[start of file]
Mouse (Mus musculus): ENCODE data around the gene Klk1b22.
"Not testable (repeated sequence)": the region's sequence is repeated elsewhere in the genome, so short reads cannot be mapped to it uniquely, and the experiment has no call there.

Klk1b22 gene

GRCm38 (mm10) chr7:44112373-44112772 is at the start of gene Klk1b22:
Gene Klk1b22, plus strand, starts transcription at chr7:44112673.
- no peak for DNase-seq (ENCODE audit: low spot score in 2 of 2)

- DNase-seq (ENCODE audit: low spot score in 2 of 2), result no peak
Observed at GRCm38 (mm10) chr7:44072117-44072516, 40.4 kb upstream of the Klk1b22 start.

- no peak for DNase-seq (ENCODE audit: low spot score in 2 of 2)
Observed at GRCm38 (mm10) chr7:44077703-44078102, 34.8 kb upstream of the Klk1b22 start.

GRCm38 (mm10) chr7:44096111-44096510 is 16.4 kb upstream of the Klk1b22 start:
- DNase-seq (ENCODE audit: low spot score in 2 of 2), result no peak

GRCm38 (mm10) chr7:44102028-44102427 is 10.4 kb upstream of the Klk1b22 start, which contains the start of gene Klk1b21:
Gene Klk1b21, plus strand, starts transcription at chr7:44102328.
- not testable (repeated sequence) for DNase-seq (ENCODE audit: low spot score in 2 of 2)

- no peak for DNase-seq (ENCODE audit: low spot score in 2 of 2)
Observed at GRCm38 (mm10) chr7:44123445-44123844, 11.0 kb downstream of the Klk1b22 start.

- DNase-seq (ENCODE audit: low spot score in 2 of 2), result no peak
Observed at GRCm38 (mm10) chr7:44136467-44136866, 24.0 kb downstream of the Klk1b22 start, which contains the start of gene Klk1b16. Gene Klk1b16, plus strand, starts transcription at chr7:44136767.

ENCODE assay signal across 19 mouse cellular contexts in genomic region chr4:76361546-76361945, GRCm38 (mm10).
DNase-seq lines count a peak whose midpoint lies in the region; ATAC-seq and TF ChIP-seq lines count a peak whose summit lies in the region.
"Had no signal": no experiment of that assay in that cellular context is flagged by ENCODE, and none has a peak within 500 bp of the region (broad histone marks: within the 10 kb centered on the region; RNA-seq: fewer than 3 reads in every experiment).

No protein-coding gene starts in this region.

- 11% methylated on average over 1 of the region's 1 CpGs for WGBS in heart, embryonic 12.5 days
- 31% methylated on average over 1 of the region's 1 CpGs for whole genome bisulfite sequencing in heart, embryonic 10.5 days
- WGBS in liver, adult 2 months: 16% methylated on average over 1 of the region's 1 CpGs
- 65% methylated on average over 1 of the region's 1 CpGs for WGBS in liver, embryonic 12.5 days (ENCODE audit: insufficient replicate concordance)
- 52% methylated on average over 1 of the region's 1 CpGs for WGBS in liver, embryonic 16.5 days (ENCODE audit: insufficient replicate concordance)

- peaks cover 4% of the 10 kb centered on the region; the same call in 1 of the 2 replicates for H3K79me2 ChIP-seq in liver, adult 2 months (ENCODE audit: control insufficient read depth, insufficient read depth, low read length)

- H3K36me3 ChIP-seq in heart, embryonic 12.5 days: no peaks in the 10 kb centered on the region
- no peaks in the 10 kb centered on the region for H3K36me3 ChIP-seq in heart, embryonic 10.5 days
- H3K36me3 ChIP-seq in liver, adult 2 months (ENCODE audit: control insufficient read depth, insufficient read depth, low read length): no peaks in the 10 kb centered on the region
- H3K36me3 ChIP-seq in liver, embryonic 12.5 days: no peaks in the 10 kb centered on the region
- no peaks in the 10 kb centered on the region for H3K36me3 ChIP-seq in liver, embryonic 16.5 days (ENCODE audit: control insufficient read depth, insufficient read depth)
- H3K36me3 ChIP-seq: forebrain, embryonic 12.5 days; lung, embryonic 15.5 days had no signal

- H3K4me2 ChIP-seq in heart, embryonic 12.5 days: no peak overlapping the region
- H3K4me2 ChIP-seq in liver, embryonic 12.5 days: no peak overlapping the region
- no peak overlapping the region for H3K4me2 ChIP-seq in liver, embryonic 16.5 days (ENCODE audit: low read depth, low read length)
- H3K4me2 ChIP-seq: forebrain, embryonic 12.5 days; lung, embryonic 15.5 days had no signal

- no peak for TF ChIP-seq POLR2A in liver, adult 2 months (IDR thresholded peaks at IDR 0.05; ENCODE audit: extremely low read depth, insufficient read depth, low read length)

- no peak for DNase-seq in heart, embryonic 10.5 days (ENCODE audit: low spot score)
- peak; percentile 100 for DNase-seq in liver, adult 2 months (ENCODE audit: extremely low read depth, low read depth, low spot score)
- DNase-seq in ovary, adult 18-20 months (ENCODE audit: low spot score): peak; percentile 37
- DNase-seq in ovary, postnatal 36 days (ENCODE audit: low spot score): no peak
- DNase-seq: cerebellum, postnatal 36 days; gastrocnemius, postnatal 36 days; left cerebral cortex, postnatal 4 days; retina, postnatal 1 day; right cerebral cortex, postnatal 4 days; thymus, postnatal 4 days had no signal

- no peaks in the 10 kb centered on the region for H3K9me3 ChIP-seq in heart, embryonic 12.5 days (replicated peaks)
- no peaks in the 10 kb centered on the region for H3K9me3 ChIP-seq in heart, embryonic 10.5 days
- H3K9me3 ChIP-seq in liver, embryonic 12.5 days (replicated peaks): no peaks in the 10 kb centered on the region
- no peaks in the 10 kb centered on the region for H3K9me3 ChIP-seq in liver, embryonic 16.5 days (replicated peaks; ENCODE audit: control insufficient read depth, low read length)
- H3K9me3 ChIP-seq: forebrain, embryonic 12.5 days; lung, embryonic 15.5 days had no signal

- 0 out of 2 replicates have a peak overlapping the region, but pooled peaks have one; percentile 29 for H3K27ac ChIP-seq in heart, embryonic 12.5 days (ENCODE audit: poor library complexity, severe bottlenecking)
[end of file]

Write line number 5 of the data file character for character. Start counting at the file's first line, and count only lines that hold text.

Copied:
Gene Klk1b22, plus strand, starts transcription at chr7:44112673.